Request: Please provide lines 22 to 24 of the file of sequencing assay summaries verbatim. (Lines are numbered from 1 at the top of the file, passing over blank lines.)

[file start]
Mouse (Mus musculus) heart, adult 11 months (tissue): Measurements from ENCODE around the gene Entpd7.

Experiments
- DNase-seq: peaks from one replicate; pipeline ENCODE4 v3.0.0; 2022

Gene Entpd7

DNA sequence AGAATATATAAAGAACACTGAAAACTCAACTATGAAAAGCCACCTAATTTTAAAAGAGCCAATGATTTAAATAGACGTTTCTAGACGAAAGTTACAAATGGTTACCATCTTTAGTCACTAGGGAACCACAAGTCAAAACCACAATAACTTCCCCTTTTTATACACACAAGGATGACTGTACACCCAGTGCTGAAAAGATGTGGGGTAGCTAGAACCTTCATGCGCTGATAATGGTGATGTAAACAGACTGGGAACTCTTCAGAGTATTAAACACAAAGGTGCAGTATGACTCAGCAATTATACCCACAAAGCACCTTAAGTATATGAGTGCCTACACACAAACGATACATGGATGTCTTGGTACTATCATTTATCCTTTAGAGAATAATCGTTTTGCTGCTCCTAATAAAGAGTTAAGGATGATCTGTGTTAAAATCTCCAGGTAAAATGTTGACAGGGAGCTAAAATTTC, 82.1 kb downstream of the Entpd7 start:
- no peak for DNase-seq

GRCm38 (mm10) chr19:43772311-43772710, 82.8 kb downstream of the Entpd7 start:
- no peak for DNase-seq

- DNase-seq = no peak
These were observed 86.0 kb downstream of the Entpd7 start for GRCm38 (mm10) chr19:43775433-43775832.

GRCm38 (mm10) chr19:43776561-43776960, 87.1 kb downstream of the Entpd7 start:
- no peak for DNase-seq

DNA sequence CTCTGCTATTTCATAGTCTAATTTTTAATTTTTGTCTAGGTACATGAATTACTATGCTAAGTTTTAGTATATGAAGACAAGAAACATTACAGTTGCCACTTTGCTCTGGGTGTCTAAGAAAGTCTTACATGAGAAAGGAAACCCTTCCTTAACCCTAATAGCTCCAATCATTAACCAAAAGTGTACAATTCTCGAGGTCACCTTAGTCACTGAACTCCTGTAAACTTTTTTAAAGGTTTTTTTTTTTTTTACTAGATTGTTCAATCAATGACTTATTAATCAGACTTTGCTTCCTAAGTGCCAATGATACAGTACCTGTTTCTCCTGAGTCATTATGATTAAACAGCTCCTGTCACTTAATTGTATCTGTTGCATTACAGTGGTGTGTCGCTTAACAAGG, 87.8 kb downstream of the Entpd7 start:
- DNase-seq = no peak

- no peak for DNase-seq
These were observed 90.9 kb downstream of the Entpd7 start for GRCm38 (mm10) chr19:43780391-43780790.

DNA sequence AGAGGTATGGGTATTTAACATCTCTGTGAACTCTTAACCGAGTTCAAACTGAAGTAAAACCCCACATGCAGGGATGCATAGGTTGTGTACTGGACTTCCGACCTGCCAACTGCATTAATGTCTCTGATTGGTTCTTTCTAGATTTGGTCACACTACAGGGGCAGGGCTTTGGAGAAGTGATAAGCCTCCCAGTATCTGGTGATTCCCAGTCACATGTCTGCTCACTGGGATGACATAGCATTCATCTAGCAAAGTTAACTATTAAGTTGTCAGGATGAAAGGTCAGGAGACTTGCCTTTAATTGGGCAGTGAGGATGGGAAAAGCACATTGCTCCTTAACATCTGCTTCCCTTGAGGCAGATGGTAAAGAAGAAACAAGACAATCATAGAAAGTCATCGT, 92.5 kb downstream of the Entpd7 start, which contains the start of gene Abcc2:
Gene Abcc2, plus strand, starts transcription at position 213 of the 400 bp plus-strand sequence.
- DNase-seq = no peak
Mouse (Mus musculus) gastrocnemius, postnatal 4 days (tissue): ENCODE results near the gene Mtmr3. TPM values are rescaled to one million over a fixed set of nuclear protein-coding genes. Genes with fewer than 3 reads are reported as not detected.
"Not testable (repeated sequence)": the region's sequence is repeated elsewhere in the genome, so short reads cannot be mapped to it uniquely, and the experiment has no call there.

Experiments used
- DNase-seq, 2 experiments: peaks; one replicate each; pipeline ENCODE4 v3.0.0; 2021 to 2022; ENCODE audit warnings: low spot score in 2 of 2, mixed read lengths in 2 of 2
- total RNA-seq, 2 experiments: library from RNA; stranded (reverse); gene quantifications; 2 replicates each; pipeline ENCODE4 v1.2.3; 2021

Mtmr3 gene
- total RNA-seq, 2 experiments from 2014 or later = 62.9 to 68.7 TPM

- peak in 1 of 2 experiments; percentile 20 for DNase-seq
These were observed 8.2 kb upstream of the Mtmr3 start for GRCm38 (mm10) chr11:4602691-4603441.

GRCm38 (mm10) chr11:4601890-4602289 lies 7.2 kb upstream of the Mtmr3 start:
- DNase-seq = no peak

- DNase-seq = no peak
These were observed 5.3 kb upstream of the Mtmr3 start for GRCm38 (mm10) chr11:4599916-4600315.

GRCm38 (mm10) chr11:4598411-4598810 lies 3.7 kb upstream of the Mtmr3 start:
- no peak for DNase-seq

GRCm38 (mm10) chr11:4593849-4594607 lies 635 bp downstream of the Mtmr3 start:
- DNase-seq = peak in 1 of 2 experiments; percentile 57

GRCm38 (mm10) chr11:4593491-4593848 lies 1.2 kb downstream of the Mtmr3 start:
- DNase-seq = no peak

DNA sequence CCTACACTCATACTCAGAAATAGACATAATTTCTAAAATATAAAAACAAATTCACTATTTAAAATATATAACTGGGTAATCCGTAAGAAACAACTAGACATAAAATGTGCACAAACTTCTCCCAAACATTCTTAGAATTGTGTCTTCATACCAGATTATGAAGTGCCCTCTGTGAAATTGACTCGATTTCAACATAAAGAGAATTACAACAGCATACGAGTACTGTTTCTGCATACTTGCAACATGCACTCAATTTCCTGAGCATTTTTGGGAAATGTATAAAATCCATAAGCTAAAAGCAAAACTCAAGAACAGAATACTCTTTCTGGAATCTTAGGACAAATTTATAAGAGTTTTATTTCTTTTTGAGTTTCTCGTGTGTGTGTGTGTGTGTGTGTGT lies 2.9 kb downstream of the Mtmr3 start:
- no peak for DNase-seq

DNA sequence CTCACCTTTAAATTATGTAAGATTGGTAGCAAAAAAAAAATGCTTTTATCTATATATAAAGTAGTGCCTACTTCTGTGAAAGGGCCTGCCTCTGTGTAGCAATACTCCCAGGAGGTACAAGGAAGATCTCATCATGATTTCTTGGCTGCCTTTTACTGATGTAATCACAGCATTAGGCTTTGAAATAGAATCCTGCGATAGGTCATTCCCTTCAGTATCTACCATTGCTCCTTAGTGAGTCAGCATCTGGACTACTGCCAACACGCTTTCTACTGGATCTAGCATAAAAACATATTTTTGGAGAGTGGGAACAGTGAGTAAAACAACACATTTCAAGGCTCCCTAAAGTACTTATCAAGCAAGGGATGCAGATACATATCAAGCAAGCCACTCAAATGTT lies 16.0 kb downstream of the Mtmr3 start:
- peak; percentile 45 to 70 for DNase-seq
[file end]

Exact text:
Experiments used
- DNase-seq, 2 experiments: peaks; one replicate each; pipeline ENCODE4 v3.0.0; 2021 to 2022; ENCODE audit warnings: low spot score in 2 of 2, mixed read lengths in 2 of 2
- total RNA-seq, 2 experiments: library from RNA; stranded (reverse); gene quantifications; 2 replicates each; pipeline ENCODE4 v1.2.3; 2021